This week wraps up with the news about Telegram moving forward with its cryptocurrency initiative, Instagram testing syndicating IGTV videos to Facebook, TikTok working on a way for advertisers to target users in other apps and YouTube announcing the elimination of exact follower count.

Telegram To Roll Out Cryptocurrency By End Of October

The New York Times reports that Telegram might launch “Gram,” its own cryptocurrency, in the next couple of months. 

Why it matters: With its own coins, Telegram will allow in-app money transactions, adding more value to the platform and its users by creating its own closed ecosystem. 

The details: According to legal documents reviewed by The New York Times, October 31 is the deadline for the launch. The coins will be stored in a Gram digital wallet, which will be offered to all 200+ million Telegram users worldwide.

TikTok Rolls Out A Native Audience Network For Advertisers 

TikTok had reportedly rolled out a native audience network for advertisers who are trying to reach the video sharing app’s nearly 260 million collective users in China and Japan. 

Why it matters: The move will provide an opportunity for advertisers to target users in other apps. 

The details: Per AdWeek, full-page video ads and video ads that appear in most free-to-play games are now available for media buyers to choose from. 

Two media buyers confirmed to AdWeek that the network’s test run in the East Asian market could be a signal of things to come in the U.S.

YouTube To Stop Displaying Exact Follower Counts In September

YouTube confirmed in a tweet that the company will change the way it displays how many people are following an account. 

Why it matters: The initiative is YouTube’s attempt to take the pressure off creators and shift the focus from popularity to quality content. 

The details: Only accounts with more than 1,000 followers will have their subscriber count abbreviated. However, the change will also apply to the YouTube Data API Service, used by platforms like Social Blade, which tracks follower counts across YouTube, Twitch, Instagram and Twitter. In the recent update YouTube explained, “While we know not everyone will agree with this update, we hope it’s a positive step for the community, both those viewing and creating content.”

Instagram Will Let Creators Syndicate IGTV Videos To Facebook

Instagram was spotted developing a feature that would allow users to post their IGTV content to both Instagram as a preview and to Facebook and Watch. Reverse engineering pro, Jane Wong, also found that the videos could be part of an ongoing, episodic series. 

Why it matters: Since IGTV hasn’t yet proved to be very popular, the move might encourage more video creators to use it by boosting their videos’ distribution to also include Facebook. 

The details: In addition, IGTV will auto-populate Instagram handles and tags on IGTV titles and descriptions, and support the ability to upload longer video from mobile. Also, IGTV increased the minimum threshold to upload on mobile to one minute and is allowing mobile uploads up to 15 minutes.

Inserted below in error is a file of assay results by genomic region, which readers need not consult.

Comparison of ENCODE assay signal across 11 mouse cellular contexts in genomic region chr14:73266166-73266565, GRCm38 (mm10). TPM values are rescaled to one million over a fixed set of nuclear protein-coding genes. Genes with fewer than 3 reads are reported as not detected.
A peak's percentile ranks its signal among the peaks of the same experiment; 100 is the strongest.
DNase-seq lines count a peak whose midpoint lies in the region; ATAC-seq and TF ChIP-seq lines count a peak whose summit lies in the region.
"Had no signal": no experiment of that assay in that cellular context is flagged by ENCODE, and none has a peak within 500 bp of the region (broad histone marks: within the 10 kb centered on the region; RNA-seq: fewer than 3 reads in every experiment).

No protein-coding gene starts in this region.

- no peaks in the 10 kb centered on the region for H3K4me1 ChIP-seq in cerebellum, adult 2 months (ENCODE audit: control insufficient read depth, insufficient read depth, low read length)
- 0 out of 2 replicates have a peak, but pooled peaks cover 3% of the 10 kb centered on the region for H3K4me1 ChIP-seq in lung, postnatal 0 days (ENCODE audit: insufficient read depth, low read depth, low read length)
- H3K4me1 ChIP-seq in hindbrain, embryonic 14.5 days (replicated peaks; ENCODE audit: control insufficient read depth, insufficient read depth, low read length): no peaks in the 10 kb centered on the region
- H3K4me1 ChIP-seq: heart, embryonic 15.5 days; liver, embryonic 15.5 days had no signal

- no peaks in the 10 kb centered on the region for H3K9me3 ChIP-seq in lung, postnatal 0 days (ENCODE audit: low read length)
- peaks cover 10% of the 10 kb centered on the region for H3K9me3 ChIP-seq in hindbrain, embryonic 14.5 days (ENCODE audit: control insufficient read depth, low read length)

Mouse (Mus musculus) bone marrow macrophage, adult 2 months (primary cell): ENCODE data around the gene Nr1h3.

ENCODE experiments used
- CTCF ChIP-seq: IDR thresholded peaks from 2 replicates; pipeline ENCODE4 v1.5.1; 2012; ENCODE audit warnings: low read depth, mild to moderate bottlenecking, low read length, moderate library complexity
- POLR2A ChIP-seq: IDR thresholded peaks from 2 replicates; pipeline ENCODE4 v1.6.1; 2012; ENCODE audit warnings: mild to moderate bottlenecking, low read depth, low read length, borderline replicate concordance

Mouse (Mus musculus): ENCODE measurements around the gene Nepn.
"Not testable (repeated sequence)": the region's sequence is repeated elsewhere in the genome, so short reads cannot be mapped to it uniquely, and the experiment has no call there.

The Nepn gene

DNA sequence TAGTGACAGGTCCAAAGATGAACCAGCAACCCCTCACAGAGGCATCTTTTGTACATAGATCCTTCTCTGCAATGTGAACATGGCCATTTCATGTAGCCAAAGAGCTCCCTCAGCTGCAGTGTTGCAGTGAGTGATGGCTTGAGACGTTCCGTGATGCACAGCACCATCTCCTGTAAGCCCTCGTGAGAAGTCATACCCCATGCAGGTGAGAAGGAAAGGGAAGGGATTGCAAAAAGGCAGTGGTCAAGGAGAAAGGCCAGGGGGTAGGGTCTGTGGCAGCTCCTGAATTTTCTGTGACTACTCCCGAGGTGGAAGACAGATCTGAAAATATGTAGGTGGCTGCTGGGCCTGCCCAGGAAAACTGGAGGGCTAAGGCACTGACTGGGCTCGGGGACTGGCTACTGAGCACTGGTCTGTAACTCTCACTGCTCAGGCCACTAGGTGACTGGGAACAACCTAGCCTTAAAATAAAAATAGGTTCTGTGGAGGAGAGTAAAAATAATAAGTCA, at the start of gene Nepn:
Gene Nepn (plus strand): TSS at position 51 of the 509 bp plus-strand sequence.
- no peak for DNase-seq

Facebook Rolls Out Messenger Lead Generation Globally

Facebook announced the global rollout of lead generation in Messenger, allowing businesses to configure an “automated question experience” with the intent of simplifying the customer acquisition flow between click-to-Messenger ads and Messenger itself.

Why it matters: Facebook’s announcement includes a key statistic relevant to marketers: 61 percent of people surveyed across the US, UK, Brazil and India agree that messaging is the easiest way to contact a business. The press release also includes cursory statistics on acquisition from RIFT Tax, a UK-based financial services company.

“RIFT Tax used lead generation in Messenger to increase its customer base of Armed Forces members—increasing qualified leads by 42 percent. By following up with leads in Messenger, [they were] able to respond in less than 10 minutes and achieved an 18 percent higher lead resolve rate versus phone.”

The details: With the option to automate initial questions with customers, businesses can follow up with leads faster and create custom questions to prioritize leads based on intent and “qualifying signals you learn in conversation,” according to Facebook’s one sheet on the new feature.

Facebook’s Hidden Messenger Screen Sharing Option

Social Media Today reports the finding of an unreleased Messenger option that effectively lets you share the screen of your mobile device instead of utilizing your device’s camera.

Why it matters: Allowing screen sharing within Messenger creates new opportunities for sharing different types of content.

But as Andrew Hutchinson notes in Social Media Today’s coverage of the newly discovered option, the potential for communal, in-screen walkthroughs and video/photo sharing extends to the potential for exploiting the feature, including the sharing of potentially pirated or sensitive material.

The details: Discovered by the “notorious” Jane Manchun Wong, who describes the unreleased feature as “like Watch together […] beyond contents available on Facebook,” the Messenger option allows users to switch to a screen share of their mobile devices, allowing in-app experiences and more.

Read Wong’s full blog entry detailing her findings here.

Facebook Rolls Out Updates To Political Ads